- Cost: $140-$240, before drinks, tax, and tip
- Size: 6 seats at counter
- Style: otsumami + sushi omakase
- Reserved: 6 weeks in advance
The timeline of Sushi Taro has in some ways aligned closely with the growing American interest in sushi omakase. In 2009, the 20-year-old neighborhood restaurant underwent a renovation that resulted in the installation of a 6-seat, 1-seating-per-night "omakase" counter. The omakase counter was (and is) meant as a platform for the restaurants' two head chefs, Nobuhiro Yamazaki and Masaya Kitayama, to serve customers as they wish. A wave of press followed this opening, and since then, Sushi Taro seems to surface any time a list is compiled of the "best" sushi restaurants in North America.
This designation is legitimate. I can say without hesitation that Sushi Taro certainly stands alongside (and in some, respects, even above) the best sushiya anywhere in North America. The neta selection is impressive (on the night I visited, around 50 items were available) and of very high quality. The atmosphere - with the backdrop of an indoor bamboo garden that reminded me of Uchitsu in Tokyo - is serene and intimate. I was floored by the availability of uber-rare items like live Japanese kegani and kuruma ebi, and delicacies like fugu shirako and bachiko that require not only significant training and licensing, but also a bevy of supplier connections.
The technique is very traditional and I was impressed by the otsumami. Cubes of goma tofu were grilled over bincho-tan to a marshmallow-like consistency. Japanese ginkgo nuts were stuffed with tiny shrimp balls, coated with rice powder, and lightly fried. Lightly-seared slices of kamatoro were served with ponzu and an addictive housemade garlic paste. A slice of fugu (when served raw, a very neutral-tasting fish) was magnified in flavor by way of a few seconds on a hot stone and a squeeze of yuzu. My only disappointment was a cube of Miyazaki wagyu that was grilled perfectly but diminished by a coating of uni and grated black truffles.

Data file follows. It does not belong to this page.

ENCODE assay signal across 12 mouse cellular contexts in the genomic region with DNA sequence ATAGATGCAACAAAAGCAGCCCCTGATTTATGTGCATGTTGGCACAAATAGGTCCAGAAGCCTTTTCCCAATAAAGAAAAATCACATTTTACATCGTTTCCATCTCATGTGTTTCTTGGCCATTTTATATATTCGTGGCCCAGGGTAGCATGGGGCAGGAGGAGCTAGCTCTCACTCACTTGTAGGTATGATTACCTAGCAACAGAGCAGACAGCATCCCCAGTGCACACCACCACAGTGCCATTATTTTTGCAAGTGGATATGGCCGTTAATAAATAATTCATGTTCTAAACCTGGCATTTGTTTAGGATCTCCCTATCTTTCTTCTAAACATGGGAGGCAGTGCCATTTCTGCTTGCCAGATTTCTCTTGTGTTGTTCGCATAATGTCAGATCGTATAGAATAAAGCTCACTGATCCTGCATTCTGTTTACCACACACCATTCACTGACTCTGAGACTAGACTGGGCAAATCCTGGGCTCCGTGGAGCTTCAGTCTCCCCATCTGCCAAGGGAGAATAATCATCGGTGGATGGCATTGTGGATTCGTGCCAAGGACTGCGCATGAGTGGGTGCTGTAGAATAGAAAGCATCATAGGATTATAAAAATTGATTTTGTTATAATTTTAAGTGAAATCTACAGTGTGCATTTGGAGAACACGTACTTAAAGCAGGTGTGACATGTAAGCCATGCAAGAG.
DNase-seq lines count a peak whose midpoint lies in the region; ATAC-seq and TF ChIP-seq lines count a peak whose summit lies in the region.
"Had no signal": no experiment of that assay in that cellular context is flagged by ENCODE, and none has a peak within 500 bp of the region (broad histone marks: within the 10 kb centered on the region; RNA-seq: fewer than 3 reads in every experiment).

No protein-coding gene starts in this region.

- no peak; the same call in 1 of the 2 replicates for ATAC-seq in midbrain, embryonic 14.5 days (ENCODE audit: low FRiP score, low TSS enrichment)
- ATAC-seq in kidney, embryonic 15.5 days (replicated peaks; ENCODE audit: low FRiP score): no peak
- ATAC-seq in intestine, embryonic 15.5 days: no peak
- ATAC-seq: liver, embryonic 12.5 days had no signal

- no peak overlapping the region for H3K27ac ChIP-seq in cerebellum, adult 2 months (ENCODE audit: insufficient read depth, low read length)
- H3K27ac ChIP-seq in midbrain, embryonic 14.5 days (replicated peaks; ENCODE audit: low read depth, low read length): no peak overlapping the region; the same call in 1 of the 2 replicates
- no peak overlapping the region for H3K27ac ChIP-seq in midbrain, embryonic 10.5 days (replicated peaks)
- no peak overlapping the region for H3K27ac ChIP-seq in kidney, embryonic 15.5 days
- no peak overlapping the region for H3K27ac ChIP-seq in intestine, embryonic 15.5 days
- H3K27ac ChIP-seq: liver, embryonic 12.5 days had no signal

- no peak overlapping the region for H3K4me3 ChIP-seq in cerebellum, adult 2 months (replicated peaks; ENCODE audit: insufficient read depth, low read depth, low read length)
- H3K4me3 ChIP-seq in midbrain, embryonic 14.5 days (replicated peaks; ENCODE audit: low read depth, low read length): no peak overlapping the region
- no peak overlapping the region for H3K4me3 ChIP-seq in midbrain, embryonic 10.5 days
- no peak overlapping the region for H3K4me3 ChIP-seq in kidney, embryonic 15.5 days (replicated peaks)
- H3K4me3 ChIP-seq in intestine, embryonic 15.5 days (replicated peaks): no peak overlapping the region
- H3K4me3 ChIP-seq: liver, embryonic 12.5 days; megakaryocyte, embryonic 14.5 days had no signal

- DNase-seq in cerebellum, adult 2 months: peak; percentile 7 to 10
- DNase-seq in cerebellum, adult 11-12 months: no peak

The sashimi portion of the meal was likewise impressive. Raw kuruma ebi (both the tail and head) was lightly grilled over the aforementioned bincho to bring out the sweet shrimp flavor in a way I hadn't experienced before. Chocolate clam (analogous to a cross between akagai and aoyagi) was served alongside its himo. A slice of itoyoridai (threadfin) was tenderized and concentrated in flavor via a salt cure.
If it wasn't for the sushi, I would be inclined to say that Sushi Taro is potentially the best sushiya in America. I found the shari to be fine, but otherwise unremarkable (and for the first several nigiri, it was quite sticky, though this later improved). But the knife skills were not at the highest level. Various nigiri had strips of sinew (otoro), or were cut imprecisely (saba), and the balance of neta-shari was all over the place. A nigiri of sake-steamed hamaguri that would have otherwise been enjoyable was ruined by a piece of shell - an unforgivable mistake. On the whole, the nigiri were good (in particular, house-cured ikura, inada (young yellowtail), akami zuke, and nore sore) but were not at the world-class standards of the ingredients. The fact that the meal tends towards more otsumami and sashimi suggests to me that the chefs know their strength is not with the sushi.
Notably, both of the sushi chefs trained in Kansai, so the sushi is not really edomae-style. This is a interesting change of pace, and worthy of a visit in its own right. I should note that the omakase counter meals start at $140, though my bill was almost double this amount due to my propensity to try a number of exorbitantly expensive items (like the fugu shirako and wagyu). In my estimation, Sushi Taro is a must-visit for anybody seeking the best sushi in America, and I'm not sure there is a comparable restaurant within a 200+ mile radius. Certainly worth a special trip.
1503 17th St. NW, Washington DC